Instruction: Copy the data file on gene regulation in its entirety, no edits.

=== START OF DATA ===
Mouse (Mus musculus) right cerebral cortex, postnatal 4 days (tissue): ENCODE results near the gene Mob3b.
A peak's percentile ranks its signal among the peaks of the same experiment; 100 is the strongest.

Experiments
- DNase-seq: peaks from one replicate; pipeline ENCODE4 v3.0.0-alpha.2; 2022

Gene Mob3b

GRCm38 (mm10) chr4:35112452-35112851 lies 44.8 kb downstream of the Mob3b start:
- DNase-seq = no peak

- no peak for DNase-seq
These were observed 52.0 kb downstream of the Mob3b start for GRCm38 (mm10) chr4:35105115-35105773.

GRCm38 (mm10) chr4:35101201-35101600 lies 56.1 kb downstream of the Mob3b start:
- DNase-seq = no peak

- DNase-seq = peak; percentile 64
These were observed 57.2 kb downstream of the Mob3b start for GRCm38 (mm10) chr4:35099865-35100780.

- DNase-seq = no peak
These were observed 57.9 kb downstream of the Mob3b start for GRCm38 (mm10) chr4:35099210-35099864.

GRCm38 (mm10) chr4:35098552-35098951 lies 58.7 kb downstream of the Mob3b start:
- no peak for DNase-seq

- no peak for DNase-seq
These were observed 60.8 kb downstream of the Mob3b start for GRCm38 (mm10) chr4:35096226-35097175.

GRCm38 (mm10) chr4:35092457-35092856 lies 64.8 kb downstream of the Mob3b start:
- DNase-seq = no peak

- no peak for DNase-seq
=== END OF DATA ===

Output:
Mouse (Mus musculus) right cerebral cortex, postnatal 4 days (tissue): ENCODE results near the gene Mob3b.
A peak's percentile ranks its signal among the peaks of the same experiment; 100 is the strongest.

Experiments
- DNase-seq: peaks from one replicate; pipeline ENCODE4 v3.0.0-alpha.2; 2022

Gene Mob3b

GRCm38 (mm10) chr4:35112452-35112851 lies 44.8 kb downstream of the Mob3b start:
- DNase-seq = no peak

- no peak for DNase-seq
These were observed 52.0 kb downstream of the Mob3b start for GRCm38 (mm10) chr4:35105115-35105773.

GRCm38 (mm10) chr4:35101201-35101600 lies 56.1 kb downstream of the Mob3b start:
- DNase-seq = no peak

- DNase-seq = peak; percentile 64
These were observed 57.2 kb downstream of the Mob3b start for GRCm38 (mm10) chr4:35099865-35100780.

- DNase-seq = no peak
These were observed 57.9 kb downstream of the Mob3b start for GRCm38 (mm10) chr4:35099210-35099864.

GRCm38 (mm10) chr4:35098552-35098951 lies 58.7 kb downstream of the Mob3b start:
- no peak for DNase-seq

- no peak for DNase-seq
These were observed 60.8 kb downstream of the Mob3b start for GRCm38 (mm10) chr4:35096226-35097175.

GRCm38 (mm10) chr4:35092457-35092856 lies 64.8 kb downstream of the Mob3b start:
- DNase-seq = no peak

- no peak for DNase-seq